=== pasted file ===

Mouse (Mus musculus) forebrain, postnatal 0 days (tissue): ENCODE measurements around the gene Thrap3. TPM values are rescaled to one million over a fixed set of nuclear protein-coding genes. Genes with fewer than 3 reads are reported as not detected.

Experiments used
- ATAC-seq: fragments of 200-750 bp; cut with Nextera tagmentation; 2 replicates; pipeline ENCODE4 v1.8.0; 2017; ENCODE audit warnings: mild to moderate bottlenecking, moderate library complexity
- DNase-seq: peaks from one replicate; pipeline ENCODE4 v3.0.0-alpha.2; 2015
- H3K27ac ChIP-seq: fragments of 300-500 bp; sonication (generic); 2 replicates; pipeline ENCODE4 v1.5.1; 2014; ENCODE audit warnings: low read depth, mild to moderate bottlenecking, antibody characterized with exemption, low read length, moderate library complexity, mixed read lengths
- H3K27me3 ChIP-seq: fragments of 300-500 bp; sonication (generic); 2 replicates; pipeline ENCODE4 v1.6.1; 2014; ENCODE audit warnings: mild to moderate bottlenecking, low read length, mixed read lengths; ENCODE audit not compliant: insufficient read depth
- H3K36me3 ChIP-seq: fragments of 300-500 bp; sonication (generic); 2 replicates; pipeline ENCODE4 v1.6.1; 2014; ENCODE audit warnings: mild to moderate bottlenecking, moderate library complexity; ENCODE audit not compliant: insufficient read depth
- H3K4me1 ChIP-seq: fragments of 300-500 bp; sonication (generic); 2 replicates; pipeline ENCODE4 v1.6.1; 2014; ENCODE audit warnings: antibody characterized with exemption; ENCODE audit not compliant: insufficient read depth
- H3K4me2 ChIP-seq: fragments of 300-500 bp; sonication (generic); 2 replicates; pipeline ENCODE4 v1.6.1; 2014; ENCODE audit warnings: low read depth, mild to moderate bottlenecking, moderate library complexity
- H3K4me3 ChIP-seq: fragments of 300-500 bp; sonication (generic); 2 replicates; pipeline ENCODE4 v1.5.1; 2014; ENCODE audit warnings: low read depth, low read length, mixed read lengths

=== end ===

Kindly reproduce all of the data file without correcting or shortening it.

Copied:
Mouse (Mus musculus) forebrain, postnatal 0 days (tissue): ENCODE measurements around the gene Thrap3. TPM values are rescaled to one million over a fixed set of nuclear protein-coding genes. Genes with fewer than 3 reads are reported as not detected.

Experiments used
- ATAC-seq: fragments of 200-750 bp; cut with Nextera tagmentation; 2 replicates; pipeline ENCODE4 v1.8.0; 2017; ENCODE audit warnings: mild to moderate bottlenecking, moderate library complexity
- DNase-seq: peaks from one replicate; pipeline ENCODE4 v3.0.0-alpha.2; 2015
- H3K27ac ChIP-seq: fragments of 300-500 bp; sonication (generic); 2 replicates; pipeline ENCODE4 v1.5.1; 2014; ENCODE audit warnings: low read depth, mild to moderate bottlenecking, antibody characterized with exemption, low read length, moderate library complexity, mixed read lengths
- H3K27me3 ChIP-seq: fragments of 300-500 bp; sonication (generic); 2 replicates; pipeline ENCODE4 v1.6.1; 2014; ENCODE audit warnings: mild to moderate bottlenecking, low read length, mixed read lengths; ENCODE audit not compliant: insufficient read depth
- H3K36me3 ChIP-seq: fragments of 300-500 bp; sonication (generic); 2 replicates; pipeline ENCODE4 v1.6.1; 2014; ENCODE audit warnings: mild to moderate bottlenecking, moderate library complexity; ENCODE audit not compliant: insufficient read depth
- H3K4me1 ChIP-seq: fragments of 300-500 bp; sonication (generic); 2 replicates; pipeline ENCODE4 v1.6.1; 2014; ENCODE audit warnings: antibody characterized with exemption; ENCODE audit not compliant: insufficient read depth
- H3K4me2 ChIP-seq: fragments of 300-500 bp; sonication (generic); 2 replicates; pipeline ENCODE4 v1.6.1; 2014; ENCODE audit warnings: low read depth, mild to moderate bottlenecking, moderate library complexity
- H3K4me3 ChIP-seq: fragments of 300-500 bp; sonication (generic); 2 replicates; pipeline ENCODE4 v1.5.1; 2014; ENCODE audit warnings: low read depth, low read length, mixed read lengths